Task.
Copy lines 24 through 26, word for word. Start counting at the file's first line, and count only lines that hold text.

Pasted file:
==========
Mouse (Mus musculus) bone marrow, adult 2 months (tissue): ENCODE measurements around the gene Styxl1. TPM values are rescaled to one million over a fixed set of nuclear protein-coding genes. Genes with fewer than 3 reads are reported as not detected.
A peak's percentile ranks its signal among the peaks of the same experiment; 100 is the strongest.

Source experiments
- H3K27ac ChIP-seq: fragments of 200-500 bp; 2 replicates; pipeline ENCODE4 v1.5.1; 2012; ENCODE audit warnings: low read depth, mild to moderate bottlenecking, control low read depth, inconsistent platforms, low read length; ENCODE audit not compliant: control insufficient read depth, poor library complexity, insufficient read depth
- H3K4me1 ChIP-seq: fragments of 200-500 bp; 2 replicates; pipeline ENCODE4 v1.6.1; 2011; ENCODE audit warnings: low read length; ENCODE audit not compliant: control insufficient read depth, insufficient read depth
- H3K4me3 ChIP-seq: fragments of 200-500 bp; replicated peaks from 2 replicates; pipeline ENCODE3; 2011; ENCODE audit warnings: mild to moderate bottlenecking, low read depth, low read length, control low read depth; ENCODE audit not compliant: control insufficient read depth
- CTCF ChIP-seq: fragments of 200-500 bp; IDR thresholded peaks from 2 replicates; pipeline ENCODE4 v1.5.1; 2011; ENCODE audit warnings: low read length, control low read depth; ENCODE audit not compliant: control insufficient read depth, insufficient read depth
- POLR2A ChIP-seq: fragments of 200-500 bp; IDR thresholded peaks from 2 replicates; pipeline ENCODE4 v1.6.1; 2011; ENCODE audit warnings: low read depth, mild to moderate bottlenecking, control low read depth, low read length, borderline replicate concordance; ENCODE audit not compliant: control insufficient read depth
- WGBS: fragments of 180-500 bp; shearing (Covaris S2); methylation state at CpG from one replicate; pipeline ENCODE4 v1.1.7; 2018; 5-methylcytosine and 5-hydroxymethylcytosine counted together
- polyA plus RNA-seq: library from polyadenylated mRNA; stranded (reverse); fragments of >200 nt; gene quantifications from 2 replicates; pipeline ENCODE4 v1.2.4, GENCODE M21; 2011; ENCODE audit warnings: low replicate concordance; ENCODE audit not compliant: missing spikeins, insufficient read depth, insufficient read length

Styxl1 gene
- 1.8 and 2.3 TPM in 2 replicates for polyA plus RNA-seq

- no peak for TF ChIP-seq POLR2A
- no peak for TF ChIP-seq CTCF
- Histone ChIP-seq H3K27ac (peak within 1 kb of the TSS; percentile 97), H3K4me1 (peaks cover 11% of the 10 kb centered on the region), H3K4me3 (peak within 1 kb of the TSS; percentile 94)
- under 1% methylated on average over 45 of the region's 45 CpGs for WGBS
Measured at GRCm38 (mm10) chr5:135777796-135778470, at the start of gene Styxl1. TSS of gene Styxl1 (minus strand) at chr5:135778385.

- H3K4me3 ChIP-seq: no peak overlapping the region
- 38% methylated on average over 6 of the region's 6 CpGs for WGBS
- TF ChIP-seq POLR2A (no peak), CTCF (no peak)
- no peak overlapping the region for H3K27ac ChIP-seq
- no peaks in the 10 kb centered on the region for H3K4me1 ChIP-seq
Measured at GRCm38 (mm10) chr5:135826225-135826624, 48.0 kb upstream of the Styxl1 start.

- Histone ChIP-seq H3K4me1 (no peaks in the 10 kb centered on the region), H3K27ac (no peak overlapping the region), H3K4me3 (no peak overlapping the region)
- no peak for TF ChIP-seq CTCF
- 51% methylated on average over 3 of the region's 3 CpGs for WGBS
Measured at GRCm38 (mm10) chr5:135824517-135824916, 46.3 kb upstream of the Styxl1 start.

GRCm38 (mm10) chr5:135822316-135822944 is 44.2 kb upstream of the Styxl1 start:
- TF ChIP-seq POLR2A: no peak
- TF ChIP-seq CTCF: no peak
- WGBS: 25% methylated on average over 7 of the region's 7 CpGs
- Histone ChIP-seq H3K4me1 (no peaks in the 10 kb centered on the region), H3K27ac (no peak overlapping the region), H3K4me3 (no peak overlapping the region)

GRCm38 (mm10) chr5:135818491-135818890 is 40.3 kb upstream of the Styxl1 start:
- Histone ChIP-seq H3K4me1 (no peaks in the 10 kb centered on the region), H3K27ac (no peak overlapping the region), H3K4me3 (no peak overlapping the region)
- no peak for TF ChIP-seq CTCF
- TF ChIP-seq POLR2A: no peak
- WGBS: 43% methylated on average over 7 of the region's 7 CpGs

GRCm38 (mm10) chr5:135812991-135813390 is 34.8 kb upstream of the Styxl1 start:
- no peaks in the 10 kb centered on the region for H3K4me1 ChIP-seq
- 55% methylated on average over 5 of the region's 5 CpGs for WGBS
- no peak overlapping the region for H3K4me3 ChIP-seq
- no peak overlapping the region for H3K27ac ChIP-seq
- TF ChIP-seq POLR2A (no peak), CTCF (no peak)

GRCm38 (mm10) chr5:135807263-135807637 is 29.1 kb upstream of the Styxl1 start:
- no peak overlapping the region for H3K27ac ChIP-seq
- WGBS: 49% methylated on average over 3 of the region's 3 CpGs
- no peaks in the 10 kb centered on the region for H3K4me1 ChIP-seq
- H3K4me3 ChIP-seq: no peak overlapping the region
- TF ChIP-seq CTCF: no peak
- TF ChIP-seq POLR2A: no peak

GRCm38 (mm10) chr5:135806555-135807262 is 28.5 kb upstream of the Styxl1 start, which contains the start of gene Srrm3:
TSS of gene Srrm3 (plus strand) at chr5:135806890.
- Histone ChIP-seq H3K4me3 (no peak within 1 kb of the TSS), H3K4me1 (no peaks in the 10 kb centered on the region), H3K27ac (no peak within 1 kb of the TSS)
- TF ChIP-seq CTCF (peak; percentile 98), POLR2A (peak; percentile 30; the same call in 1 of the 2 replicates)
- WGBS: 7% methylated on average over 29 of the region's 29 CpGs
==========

- Histone ChIP-seq H3K4me1 (no peaks in the 10 kb centered on the region), H3K27ac (no peak overlapping the region), H3K4me3 (no peak overlapping the region)
- no peak for TF ChIP-seq CTCF
- 51% methylated on average over 3 of the region's 3 CpGs for WGBS